London Police Using 200 Super-recognizers: What Makes Them “super”?

NFL’s future in London, Joe Philbin’s winning ways and more

Information: . Meanwhile, cheerleaders, drumlines and stars and stripes are set to take over Regent Street on Saturday. The London thoroughfare will be traffic-free ahead of Sundays American football game at Wembley Stadium, pitting the Minnesota Vikings against the Pittsburgh Steelers. Some of the players will be at the block party, too. Information: . (Farah Nayeri writes for Muse, the arts and leisure section of Bloomberg News . The opinions expressed are their own.) Muse highlights include Frederik Balfour on the Asian art market and Jeremy Gerard on New York theater. To contact the writer on the story: Farah Nayeri in London at . To contact the editor responsible for this story: Manuela Hoelterhoff at . Ana Mendieta Michael Bodycomb/Collection Ignacio C. Mendieta/The Estate of Ana Mendieta Collection/Galerie Lelong/Alison Jacques Gallery via Bloomberg “Itiba Cuhababa,” a cave sculpture by Cuban-American artist Ana Mendieta made during a visit to her native Cuba in 1982. Mendieta is the subject of a Hayward Gallery exhibition in London through Dec.

5. It has been the NFL’s belief that to even consider entertaining a full-time franchise in London, American football would have to rank in the top five in the UK. Yes, it’s close now, but getting to the level of cricket, rugby and tennis won’t be easy. That’s why, from Parsons’ perspective, a methodical approach is best. The early signs are good. Parsons was very surprised with the demand for tickets and how quickly the two 2013 games sold out . “We got a statement from the fans,” he said. The NFL responded by expanding its annual fan fest into an event that’ll close over a mile of Regent Street (the rough equivalent of Fifth Avenue in New York) on Saturday, from Piccadilly Circus to Oxford Circus, with a half-million people expected to pass through. And this year, Parsons said the opportunity is there to tell the NFL story between the two games, then continue it on British television into the playoffs. After that, the league’s plan is to take a step back. “We want to make sure we evaluate the impact of having two games first,” Parsons said. “We’re not going to keep doing it if we don’t have the impact we’re looking for. Now, if we have a good experience with the two, we’d like to have two games next year, and the question is whether we can play more than two. You also have to have teams that want to participate. The more fans we get, the more confident we get, the more opportunity we’ll have to bring the real game.” Remember, it took six years to add a second game.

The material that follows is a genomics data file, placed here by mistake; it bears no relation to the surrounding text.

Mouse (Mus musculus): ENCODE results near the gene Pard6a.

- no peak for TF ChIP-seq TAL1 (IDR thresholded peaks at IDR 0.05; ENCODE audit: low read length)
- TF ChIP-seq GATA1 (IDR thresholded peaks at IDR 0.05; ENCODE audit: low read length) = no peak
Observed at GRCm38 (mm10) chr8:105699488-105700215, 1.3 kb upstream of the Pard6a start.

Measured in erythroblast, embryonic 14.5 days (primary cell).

PC Paul Hyland a Metropolitan Police super-recognizer poses for photographs beside computer screens at the force’s New Scotland Yard headquarters in London on Sept. 18, 2013./ AP London police officers at Scotland Yard have reportedly been getting helped by a new breed of police-officers with special skills: “super-recognizers.” The Associated Press reported Friday that since 2011, about 200 London police officers have been recruited into an elite squad of super-recognizers that search crime surveillance photos in the hopes of identifying suspects based on perps they’d seen before. Super recognizers were responsible for nearly 30 percent of the 4,000 people who were arrested following the 2011 London riots , according to the report. “When we have an image of an unidentified criminal, I know exactly who to ask instead of sending it out to everyone and getting a bunch of false leads,” Mick Neville, Detective Chief Inspector at Scotland Yard who created the unit, told the AP. Just what exactly makes someone a super-recognizer? Richard Russell, an assistant professor of psychology at Gettysburg College in Pa., led a 2009 study that coined the phrase “super-recognizers.” He theorizes people with this superior facial recognition ability are on the other end of a spectrum from people who suffer from another condition called “face-blindness,” or prosopagnosia. In face-blindness, people have an inability to recognize familiar faces, even of celebrities and people they know well. Russell told he does not believe super-recognizers are doing anything dramatically different than average people when they look at someone to recognize a familiar face. He thinks they don’t hone in on someone’s eyes or a specific feature to recognize someone better than a typical individual would, he said. “We don’t really know whether they are doing something qualitatively different than other people. I assume they are not,” said Russell. “It might be a quantitative difference — still using the same kind of processes, but maybe they’re better.” One of the goals of facial recognition research is to understand which cues are leading people to identify a face. It could be a difference in how a person processes the color contrast between the lips and skin or the distance between parts of the face that leads to this recognition, he postulated.